Low prediagnostic levels of circulating adiponectin were associated with an increased risk of pancreatic cancer, according to a study published December 14 in the Journal of the National Cancer Institute.
Pancreatic cancer is the fourth leading cause of cancer death in the U.S., but its etiology remains unclear. Adiponectin, a hormone secreted from fat cells, has insulin-sensitizing and anti-inflammatory properties. Low adiponectin plasma levels are associated with the insulin resistance that manifests in obesity and diabetes mellitus, both of which are risk factors for pancreatic cancer.
In order to determine if prediagnostic plasma levels of adiponectin were linked to an increased risk of pancreatic cancer, Ying Bao, M.D., Sc.D., Channing Laboratory, Department of Medicine, Brigham and Women's Hospital and Harvard Medical School, and colleagues, pooled the data from five prospective U.S. cohort studies, and matched 468 pancreatic cancer case subjects with 1,080 healthy control subjects by cohort, year of birth, smoking status, fasting status, and month of blood draw. They assessed the association between adiponectin and pancreatic cancer risk with conditional logistic regression.
The researchers found a statistically significant inverse association between prediagnostic plasma adiponectin levels and the risk of pancreatic cancer in the five prospective cohorts. "Our data provide additional evidence for a biological link between obesity, insulin resistance, and pancreatic cancer risk and also suggest an independent role of adiponectin in the development of pancreatic cancer," the authors write.
In an accompanying editorial, Jianliang Zhang, Ph.D., Associate Professor of Oncology and Steven N. Hochwald, M.D., Department of Surgical Oncology, both of the Roswell Park Cancer Institute, write that the study establishes a link between adiponectin levels and pancreatic cancer risk that suggests that metabolism contributes to the pathophysiology of pancreatic cancer. "Early detection by the assessment of adiponectin has the potential to improve the survival rates of pancreatic tumor patients," the authors write. "It is also inviting to speculate that therapeutic interventions to increase the levels of circulating adiponectin may prevent the development of pancreatic cancer and/or improve the survival of patients with malignancy."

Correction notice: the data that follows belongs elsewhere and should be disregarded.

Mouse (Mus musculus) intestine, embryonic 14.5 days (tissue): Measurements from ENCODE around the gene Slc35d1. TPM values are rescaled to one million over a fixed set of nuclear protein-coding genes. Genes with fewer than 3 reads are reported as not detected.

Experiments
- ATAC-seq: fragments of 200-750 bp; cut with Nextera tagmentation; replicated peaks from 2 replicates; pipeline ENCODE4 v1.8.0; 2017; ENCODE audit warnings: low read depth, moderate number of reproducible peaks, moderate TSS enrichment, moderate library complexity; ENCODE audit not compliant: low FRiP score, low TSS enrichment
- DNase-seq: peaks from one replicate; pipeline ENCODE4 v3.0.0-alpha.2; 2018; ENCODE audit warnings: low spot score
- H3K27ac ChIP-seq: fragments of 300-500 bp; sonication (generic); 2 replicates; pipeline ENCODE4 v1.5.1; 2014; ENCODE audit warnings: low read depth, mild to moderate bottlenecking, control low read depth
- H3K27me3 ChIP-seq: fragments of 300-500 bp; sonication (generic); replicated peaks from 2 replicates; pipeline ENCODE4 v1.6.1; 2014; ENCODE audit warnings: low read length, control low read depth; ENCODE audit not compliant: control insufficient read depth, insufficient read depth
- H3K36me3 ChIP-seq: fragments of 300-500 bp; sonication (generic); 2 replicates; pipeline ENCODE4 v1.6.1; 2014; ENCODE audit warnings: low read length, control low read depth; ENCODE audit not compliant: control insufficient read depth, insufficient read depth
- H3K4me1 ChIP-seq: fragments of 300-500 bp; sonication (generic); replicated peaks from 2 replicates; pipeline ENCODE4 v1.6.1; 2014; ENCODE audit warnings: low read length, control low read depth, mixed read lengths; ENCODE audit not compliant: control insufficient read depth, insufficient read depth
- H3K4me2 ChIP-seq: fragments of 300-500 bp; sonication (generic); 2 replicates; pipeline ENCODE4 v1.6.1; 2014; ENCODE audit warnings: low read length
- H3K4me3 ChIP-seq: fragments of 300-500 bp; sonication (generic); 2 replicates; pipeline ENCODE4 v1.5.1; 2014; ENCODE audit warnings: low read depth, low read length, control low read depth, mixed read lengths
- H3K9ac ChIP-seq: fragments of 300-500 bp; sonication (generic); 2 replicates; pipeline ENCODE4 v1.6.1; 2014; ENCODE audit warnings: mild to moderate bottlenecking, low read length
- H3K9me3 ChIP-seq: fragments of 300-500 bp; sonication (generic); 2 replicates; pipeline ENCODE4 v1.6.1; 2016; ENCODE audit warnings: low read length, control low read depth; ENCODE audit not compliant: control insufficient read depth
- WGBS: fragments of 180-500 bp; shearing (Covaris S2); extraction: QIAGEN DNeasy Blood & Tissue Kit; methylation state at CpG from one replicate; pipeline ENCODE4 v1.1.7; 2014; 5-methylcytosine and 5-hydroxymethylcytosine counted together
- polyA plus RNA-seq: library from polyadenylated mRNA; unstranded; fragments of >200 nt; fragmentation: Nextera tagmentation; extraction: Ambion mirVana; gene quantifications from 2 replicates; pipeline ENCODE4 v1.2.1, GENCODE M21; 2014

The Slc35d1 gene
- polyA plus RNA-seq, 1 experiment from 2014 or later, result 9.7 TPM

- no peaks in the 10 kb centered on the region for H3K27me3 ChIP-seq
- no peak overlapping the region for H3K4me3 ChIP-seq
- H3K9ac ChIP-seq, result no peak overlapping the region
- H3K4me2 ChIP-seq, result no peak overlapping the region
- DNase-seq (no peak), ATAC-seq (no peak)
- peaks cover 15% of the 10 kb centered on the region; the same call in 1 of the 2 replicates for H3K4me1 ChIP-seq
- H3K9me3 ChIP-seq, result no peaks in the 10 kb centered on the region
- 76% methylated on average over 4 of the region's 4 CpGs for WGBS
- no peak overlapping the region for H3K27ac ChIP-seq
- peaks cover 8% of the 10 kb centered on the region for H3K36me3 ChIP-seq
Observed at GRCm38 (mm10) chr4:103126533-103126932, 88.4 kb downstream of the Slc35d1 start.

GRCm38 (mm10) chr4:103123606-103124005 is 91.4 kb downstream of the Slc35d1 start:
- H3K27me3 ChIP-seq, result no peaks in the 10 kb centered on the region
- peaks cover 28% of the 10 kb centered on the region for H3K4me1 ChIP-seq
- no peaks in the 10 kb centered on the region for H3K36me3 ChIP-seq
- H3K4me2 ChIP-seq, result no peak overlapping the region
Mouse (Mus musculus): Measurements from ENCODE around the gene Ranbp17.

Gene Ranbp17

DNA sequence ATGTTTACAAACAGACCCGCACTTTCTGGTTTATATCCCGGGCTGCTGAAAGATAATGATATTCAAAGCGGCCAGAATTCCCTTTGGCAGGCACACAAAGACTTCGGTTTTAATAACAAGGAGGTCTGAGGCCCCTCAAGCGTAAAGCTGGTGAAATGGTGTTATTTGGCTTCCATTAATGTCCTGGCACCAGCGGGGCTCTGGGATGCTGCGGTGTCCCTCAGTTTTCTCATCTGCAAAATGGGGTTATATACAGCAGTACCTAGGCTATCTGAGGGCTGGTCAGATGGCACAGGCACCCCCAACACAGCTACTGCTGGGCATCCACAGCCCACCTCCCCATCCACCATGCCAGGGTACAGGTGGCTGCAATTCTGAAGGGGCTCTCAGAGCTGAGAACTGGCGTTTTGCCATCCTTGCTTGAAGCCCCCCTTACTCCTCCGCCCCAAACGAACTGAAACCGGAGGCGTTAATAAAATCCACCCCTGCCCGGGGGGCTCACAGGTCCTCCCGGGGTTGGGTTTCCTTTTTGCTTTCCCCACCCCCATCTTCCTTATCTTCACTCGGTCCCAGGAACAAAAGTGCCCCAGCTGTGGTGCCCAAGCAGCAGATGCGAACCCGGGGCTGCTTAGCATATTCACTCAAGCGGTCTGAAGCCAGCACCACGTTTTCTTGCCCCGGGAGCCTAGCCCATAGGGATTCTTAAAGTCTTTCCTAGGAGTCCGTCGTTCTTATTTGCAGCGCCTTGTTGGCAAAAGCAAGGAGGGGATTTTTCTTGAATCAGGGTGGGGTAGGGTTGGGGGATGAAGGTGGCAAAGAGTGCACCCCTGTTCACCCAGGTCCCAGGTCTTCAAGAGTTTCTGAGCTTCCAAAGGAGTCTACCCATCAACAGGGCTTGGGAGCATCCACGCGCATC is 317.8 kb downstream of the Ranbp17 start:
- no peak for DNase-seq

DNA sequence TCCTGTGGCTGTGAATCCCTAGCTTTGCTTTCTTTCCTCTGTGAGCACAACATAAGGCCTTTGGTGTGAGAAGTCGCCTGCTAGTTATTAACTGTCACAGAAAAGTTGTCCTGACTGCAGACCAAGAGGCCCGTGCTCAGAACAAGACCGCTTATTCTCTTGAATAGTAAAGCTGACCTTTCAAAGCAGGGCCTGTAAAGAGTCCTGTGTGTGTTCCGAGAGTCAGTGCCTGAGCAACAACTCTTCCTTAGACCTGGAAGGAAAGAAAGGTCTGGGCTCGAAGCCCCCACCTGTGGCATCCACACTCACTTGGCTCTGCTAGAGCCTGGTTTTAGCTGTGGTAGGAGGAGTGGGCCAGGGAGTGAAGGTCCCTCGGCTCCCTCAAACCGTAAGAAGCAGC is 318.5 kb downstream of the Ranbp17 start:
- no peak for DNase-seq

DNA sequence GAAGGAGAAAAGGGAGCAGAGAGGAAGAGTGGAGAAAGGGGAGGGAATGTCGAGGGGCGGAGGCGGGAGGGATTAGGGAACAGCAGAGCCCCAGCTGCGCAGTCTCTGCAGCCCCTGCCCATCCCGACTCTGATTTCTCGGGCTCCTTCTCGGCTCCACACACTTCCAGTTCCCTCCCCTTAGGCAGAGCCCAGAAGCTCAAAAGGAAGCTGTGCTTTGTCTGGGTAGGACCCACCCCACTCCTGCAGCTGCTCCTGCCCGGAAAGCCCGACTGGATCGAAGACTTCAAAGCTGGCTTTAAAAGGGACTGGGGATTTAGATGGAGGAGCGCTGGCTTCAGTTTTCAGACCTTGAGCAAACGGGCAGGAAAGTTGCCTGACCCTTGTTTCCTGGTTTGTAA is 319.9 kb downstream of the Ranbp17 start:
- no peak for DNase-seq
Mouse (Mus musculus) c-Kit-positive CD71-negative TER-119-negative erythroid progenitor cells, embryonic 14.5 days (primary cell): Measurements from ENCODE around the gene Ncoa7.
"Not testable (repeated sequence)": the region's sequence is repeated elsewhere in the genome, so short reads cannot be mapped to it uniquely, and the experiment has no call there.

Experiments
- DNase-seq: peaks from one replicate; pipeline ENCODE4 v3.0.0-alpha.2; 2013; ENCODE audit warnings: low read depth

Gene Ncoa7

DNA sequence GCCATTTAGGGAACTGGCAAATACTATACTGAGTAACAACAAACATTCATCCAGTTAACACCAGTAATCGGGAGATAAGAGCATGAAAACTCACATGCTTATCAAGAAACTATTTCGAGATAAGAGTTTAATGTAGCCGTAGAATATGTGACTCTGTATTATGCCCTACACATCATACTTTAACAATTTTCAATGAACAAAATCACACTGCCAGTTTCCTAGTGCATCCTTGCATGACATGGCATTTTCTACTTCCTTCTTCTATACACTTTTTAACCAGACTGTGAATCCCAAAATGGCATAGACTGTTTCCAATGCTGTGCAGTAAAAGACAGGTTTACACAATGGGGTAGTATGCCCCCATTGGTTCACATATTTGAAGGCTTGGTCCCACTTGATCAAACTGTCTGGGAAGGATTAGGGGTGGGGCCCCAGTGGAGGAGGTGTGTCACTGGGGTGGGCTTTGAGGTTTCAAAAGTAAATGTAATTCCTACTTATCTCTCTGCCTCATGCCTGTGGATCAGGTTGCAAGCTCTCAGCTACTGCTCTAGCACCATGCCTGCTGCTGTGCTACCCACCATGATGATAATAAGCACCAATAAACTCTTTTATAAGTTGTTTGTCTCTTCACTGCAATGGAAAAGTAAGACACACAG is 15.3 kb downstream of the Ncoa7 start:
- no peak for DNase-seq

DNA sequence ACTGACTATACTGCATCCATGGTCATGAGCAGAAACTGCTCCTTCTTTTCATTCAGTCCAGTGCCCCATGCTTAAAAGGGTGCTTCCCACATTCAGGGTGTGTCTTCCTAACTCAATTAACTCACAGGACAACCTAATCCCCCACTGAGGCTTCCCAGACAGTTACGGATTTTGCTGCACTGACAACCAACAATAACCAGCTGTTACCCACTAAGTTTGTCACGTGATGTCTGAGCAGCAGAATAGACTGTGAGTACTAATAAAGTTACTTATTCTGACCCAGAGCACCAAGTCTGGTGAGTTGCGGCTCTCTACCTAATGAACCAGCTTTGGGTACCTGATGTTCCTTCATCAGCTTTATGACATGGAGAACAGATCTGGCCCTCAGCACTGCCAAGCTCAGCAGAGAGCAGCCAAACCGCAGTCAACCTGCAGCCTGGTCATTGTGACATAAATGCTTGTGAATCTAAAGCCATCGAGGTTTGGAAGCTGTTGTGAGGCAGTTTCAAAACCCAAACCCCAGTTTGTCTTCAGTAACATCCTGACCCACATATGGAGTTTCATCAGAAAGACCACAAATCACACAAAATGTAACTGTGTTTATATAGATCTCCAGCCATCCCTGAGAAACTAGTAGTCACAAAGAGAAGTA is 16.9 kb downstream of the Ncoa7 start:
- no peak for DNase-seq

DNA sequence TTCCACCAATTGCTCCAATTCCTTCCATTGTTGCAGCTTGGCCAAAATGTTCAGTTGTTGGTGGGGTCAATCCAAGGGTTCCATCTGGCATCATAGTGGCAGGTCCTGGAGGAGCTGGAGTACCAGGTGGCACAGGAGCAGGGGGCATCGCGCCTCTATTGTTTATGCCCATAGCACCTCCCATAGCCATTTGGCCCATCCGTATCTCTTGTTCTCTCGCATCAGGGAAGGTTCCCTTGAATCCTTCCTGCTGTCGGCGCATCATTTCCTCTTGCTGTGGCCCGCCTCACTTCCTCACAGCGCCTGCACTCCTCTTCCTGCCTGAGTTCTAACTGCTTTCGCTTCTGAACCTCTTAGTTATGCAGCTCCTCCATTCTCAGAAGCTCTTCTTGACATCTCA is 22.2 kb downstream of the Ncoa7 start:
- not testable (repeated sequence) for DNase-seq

Journal of the National Cancer Institute: http://jncicancerspectrum.oupjournals.org
This press release was posted to serve as a topic for discussion. Please comment below. We try our best to only post press releases that are associated with peer reviewed scientific literature. Critical discussions of the research are appreciated. If you need help finding a link to the original article, please contact us on twitter or via e-mail.
Polish doctors used cells from patient's nose to heal spinal injury
Like any trench war, the fight to protect America's kids against disease is proceeding only inch by inch. A new report shows why there's reason for hope—and reason for worry
Decontaminating biohazard sites can be a tough job, but the hardest microbe to wash away may not be what you think
The discovery of a possible trigger for the onset of Parkinson's disease could lead to new treatments for patients who still depend on a 50-year-old drug
Many people experience severe anxiety in mundane social situations, such as group introductions or paying bills. Why does this happen? And is there any useful purpose to it?
Along with the usual suspects, cigarettes and booze, the European code for avoiding cancer has been updated to include having the HPV vaccine and breastfeeding
Lose the pounds too fast, gain them all back? It seems not. Crash dieters regain the same amount of lost weight as those taking a longer-term approach
A new study suggests a little spending now can buy you a lot of time later
Researchers have identified a chemical that melanoma cells follow when they spread around the body raising the prospect of eventually switching it off
Some of the planet’s scariest, most lethal viruses find a natural refuge inside bats, including Ebola, rabies, Marburg and the SARS coronavirus. Many high-profile epidemics have been traced back to bats, and scientists are discovering new bat-borne viruses all the time.